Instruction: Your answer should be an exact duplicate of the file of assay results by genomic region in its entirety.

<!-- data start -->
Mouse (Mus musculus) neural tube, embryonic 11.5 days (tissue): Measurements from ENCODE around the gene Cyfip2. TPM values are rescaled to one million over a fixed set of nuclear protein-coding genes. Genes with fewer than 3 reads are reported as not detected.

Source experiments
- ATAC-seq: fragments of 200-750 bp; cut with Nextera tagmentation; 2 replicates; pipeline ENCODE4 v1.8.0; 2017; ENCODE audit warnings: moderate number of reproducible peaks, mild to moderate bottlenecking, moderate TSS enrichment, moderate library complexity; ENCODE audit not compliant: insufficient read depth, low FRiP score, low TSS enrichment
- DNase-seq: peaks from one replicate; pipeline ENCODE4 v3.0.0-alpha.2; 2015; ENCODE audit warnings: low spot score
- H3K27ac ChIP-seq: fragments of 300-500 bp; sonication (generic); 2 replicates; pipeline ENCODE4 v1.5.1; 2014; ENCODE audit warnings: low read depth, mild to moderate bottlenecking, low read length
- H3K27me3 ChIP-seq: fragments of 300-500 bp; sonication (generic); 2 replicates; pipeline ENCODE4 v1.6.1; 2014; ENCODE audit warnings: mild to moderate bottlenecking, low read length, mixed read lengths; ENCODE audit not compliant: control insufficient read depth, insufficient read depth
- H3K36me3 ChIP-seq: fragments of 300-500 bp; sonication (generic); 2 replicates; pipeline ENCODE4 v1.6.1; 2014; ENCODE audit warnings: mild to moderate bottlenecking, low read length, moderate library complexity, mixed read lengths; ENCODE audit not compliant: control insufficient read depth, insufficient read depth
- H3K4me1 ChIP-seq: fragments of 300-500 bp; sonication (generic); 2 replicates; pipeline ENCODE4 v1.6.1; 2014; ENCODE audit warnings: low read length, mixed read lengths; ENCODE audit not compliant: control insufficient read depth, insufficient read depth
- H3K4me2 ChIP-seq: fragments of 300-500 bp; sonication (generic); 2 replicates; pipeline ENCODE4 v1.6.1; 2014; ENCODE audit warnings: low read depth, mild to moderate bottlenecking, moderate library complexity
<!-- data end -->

Mouse (Mus musculus) neural tube, embryonic 11.5 days (tissue): Measurements from ENCODE around the gene Cyfip2. TPM values are rescaled to one million over a fixed set of nuclear protein-coding genes. Genes with fewer than 3 reads are reported as not detected.

Source experiments
- ATAC-seq: fragments of 200-750 bp; cut with Nextera tagmentation; 2 replicates; pipeline ENCODE4 v1.8.0; 2017; ENCODE audit warnings: moderate number of reproducible peaks, mild to moderate bottlenecking, moderate TSS enrichment, moderate library complexity; ENCODE audit not compliant: insufficient read depth, low FRiP score, low TSS enrichment
- DNase-seq: peaks from one replicate; pipeline ENCODE4 v3.0.0-alpha.2; 2015; ENCODE audit warnings: low spot score
- H3K27ac ChIP-seq: fragments of 300-500 bp; sonication (generic); 2 replicates; pipeline ENCODE4 v1.5.1; 2014; ENCODE audit warnings: low read depth, mild to moderate bottlenecking, low read length
- H3K27me3 ChIP-seq: fragments of 300-500 bp; sonication (generic); 2 replicates; pipeline ENCODE4 v1.6.1; 2014; ENCODE audit warnings: mild to moderate bottlenecking, low read length, mixed read lengths; ENCODE audit not compliant: control insufficient read depth, insufficient read depth
- H3K36me3 ChIP-seq: fragments of 300-500 bp; sonication (generic); 2 replicates; pipeline ENCODE4 v1.6.1; 2014; ENCODE audit warnings: mild to moderate bottlenecking, low read length, moderate library complexity, mixed read lengths; ENCODE audit not compliant: control insufficient read depth, insufficient read depth
- H3K4me1 ChIP-seq: fragments of 300-500 bp; sonication (generic); 2 replicates; pipeline ENCODE4 v1.6.1; 2014; ENCODE audit warnings: low read length, mixed read lengths; ENCODE audit not compliant: control insufficient read depth, insufficient read depth
- H3K4me2 ChIP-seq: fragments of 300-500 bp; sonication (generic); 2 replicates; pipeline ENCODE4 v1.6.1; 2014; ENCODE audit warnings: low read depth, mild to moderate bottlenecking, moderate library complexity